Jingyi Chen, University of Tulsa
The objective of this project is to pair the perforation timing measurement together with the production/welltest data to yield a better velocity structure which provide more accurate characterization of the fracture development from microseismic inversion and also help resolve or quantify the rock property fields far from wells. The more accurate fracture and reservoir description obtained from the inversion of microseismic data provides us the opportunity to maximize the hydrocarbon recovery with better reservoir management strategies.
We first developed a forward model for traveltime computation of seismic waves penetrating the media of complex velocity structure. The forward model is based on the Eikonal equation with the finite-difference method for the heterogeneous media. From sensitivity analysis of the microseismic first arrival times to the velocity structure, it is found that in a horizontal multi-layered velocity structure, the first arrival time is most sensitive to the high velocity/lower porosity layers. From sensitivity analysis of the dynamic production/welltest data to the multi-layer rock properties fields and the velocity structure, it is shown that the dynamic production/welltest data are sensitive to thickness-weighted averaged permeability, but typically resolve only high permeability and porosity layers. Thus, Microseismic data and welltest data are complementary and integration of both data improves reservoir characterization.
We started with a two-layer homogenous case with a producer in the middle of reservoir and monitor well 3000ft away. There are perforations in the middle of each layer and receivers which can record P- and S- wave signals during perforation at the monitor well on the top of reservoir layers. The producer is then put on production with a constant rate for 2 days and shut down in for another 2 day. The P- and S-wave first arrival times during perforation and pressure data during drawdown and buildup are assimilated to update porosity and log-permeability of both layers by Ensemble Kalman Filter (EnKF). Since EnKF is a stochastic process, this case was run 10 times with different priors. As shown in Fig 1, by assimilating only pressure data, the estimation of log permeability in lower permeability layer are quite different from different prior ensemble sets. By assimilating both microseismic and pressure data as shown in Fig 2, the results of each ensemble set are relatively close. The majority of the posterior mean are close to the true and the uncertainty is lower than assimilating only pressure data in most of the cases. Similar improvements are observed in other estimation such as porosity, permeability and layer rate in all layers.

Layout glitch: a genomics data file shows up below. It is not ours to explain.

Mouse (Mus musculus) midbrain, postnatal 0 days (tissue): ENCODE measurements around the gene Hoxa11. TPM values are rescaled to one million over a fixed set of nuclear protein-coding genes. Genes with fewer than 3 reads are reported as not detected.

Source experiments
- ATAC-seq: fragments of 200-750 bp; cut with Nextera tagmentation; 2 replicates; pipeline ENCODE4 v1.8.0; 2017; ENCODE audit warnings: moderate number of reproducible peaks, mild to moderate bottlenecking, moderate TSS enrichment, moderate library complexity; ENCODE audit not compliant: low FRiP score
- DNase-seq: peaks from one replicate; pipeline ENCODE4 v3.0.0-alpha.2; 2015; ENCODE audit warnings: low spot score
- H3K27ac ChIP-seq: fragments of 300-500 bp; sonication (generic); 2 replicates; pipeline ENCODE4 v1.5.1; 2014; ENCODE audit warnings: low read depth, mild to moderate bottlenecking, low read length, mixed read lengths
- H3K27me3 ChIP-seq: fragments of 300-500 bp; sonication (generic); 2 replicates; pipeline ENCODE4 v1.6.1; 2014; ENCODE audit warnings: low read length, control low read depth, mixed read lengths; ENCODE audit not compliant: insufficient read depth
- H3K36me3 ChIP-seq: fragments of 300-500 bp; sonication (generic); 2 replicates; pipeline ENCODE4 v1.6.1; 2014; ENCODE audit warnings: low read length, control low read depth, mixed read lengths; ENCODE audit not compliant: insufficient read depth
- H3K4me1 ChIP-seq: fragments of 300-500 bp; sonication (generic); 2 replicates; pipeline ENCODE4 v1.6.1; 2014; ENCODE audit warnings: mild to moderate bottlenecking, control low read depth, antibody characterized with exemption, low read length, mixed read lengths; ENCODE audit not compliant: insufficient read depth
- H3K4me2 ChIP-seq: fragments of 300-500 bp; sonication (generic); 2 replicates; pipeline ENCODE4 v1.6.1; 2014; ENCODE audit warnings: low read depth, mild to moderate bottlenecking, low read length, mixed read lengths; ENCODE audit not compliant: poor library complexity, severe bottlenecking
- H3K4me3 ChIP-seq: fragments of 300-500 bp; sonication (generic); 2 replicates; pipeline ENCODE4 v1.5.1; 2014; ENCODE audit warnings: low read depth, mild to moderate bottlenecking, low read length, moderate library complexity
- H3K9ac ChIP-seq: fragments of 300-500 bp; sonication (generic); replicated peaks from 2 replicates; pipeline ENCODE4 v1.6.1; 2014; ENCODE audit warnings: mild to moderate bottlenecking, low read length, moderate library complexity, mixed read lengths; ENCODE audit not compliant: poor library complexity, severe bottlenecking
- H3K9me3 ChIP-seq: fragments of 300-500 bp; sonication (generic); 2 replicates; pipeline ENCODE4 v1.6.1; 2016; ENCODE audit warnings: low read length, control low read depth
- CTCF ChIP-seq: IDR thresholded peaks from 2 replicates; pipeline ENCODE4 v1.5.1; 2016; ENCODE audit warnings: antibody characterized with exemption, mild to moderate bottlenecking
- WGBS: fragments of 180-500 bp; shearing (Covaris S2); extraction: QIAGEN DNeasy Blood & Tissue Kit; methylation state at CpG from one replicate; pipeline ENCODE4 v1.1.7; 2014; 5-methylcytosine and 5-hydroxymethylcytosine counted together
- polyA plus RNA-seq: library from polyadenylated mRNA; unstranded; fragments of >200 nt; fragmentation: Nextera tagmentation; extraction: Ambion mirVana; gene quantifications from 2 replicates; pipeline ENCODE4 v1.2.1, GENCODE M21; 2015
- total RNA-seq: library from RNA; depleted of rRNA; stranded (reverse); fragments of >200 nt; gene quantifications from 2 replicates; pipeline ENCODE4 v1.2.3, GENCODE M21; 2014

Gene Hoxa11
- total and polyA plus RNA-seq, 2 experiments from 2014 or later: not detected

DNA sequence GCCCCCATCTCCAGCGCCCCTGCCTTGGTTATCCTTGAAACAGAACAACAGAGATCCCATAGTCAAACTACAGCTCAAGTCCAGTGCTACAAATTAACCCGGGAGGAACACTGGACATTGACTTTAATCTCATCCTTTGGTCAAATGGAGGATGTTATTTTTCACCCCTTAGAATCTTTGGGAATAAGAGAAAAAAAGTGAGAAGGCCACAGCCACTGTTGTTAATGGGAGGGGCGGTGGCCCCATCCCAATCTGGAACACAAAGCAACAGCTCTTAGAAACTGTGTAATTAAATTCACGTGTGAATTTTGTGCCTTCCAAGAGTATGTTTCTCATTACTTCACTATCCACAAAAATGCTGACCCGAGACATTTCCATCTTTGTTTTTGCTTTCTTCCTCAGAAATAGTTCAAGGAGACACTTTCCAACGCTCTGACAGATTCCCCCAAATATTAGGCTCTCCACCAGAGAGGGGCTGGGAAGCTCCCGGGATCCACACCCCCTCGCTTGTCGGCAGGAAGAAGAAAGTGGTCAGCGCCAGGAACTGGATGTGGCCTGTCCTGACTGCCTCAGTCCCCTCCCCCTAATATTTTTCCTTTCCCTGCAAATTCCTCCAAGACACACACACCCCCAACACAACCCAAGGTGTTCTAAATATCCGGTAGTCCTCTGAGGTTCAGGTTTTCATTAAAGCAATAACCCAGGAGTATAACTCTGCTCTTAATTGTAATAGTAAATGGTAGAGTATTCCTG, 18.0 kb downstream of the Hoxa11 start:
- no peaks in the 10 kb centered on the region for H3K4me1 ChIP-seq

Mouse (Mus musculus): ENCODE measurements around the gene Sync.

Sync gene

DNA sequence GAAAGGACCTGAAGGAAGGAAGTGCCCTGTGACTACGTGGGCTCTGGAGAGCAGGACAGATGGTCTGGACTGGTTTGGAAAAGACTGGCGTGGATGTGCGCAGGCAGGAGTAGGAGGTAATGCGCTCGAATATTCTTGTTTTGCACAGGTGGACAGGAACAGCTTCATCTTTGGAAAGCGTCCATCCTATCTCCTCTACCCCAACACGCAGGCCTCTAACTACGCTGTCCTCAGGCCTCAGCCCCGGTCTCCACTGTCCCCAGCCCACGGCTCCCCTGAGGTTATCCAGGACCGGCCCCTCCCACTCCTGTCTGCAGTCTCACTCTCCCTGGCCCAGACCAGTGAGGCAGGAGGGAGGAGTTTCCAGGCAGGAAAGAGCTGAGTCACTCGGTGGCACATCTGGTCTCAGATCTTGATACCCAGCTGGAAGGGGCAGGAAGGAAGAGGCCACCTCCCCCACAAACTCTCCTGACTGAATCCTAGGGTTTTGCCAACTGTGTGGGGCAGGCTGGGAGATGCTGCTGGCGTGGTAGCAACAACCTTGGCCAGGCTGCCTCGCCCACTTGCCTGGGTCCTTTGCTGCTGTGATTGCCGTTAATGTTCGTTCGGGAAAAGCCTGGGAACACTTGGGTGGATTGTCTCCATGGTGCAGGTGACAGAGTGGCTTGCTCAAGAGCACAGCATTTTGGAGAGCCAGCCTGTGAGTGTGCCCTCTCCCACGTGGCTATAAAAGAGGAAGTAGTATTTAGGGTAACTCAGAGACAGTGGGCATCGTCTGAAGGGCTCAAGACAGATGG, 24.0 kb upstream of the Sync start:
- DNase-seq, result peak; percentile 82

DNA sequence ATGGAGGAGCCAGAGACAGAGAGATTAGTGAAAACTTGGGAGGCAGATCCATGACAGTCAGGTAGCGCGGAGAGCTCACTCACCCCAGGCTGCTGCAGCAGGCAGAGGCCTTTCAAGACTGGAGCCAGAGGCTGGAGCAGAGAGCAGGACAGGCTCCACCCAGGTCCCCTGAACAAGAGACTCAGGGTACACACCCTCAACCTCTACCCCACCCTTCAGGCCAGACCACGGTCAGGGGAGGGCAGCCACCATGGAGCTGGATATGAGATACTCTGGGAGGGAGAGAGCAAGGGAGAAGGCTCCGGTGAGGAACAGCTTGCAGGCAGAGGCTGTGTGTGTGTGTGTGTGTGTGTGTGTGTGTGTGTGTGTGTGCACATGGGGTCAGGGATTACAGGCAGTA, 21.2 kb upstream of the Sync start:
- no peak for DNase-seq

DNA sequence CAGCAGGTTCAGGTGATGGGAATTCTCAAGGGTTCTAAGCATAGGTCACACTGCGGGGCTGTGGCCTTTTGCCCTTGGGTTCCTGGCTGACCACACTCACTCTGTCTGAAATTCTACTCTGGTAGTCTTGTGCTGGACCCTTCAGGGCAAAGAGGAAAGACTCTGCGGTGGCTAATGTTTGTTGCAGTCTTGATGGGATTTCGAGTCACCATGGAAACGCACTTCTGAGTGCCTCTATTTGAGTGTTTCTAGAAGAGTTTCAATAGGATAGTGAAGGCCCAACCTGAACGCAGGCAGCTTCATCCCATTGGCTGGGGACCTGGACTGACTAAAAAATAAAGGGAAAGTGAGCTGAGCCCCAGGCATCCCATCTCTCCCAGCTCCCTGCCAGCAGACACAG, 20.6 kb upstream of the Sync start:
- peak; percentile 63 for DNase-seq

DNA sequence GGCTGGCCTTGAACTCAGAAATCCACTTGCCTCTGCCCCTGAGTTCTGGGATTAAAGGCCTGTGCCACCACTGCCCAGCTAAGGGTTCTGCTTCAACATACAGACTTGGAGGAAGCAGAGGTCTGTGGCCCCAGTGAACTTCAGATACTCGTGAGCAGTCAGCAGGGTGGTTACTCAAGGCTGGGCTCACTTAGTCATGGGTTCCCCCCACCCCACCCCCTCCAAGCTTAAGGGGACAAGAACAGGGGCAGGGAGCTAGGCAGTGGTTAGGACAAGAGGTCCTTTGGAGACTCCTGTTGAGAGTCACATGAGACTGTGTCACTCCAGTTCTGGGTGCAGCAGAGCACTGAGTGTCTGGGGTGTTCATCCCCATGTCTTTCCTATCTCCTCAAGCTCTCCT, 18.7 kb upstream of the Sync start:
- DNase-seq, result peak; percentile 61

The problem of determining the event location is treated as inversion, where we minimize the misfit between the predicted and observed first-arrival times under the assumption that velocity structure is known. Singular Value Decomposition (SVD) method is used for minimization. In first case, we estimated microseismic event locations when 12 geophones are placed at the surface. By visual inspection in 3D plot, the estimated event locations match the true fracture location even though there is some noise in the signal. The crossplots of the event location coordinates between the true and estimated show the quantitative comparison between the true and estimated event locations. All the estimated coordinates have very good correlations with the true coordinates and the estimated initiation times match the true initiation times very well.
By matching the first arrival times on surface geophones, we obtained good estimate on the microseismic event locations. However, the microseismic signal strength may not be good enough when the geophones are placed at the surface. In the second case, we place the geophones in nearby monitoring wells. From visual inspection in 3D plot, we are able to obtain good estimate on the event locations, although the estimated event depth is less accurate compared to the case in which the geophones are placed at the surface. The sensitivity study shows that the gradient of the objective function with respect to depth is much smaller in this case than the case that has the geophones at the surface.
In summary, as shown in sensitivity analysis and a two-layer homogenous case, microseismic data and welltest data are complementary and integration of both data improves reservoir characterization. In the problem of determining event location assuming velocity structure is known, very accurate microseismic event locations are obtained with geophones placed at the surface. When geophones are placed in the downhole of nearby wells, less accurate event locations are obtained. However, in both cases, we are able to use the inverted event locations characterize the fracture propagation. The inversion of event location and velocity and the integration of microseismic and welltest data in heterogeneous case will be tested in the next year of this project.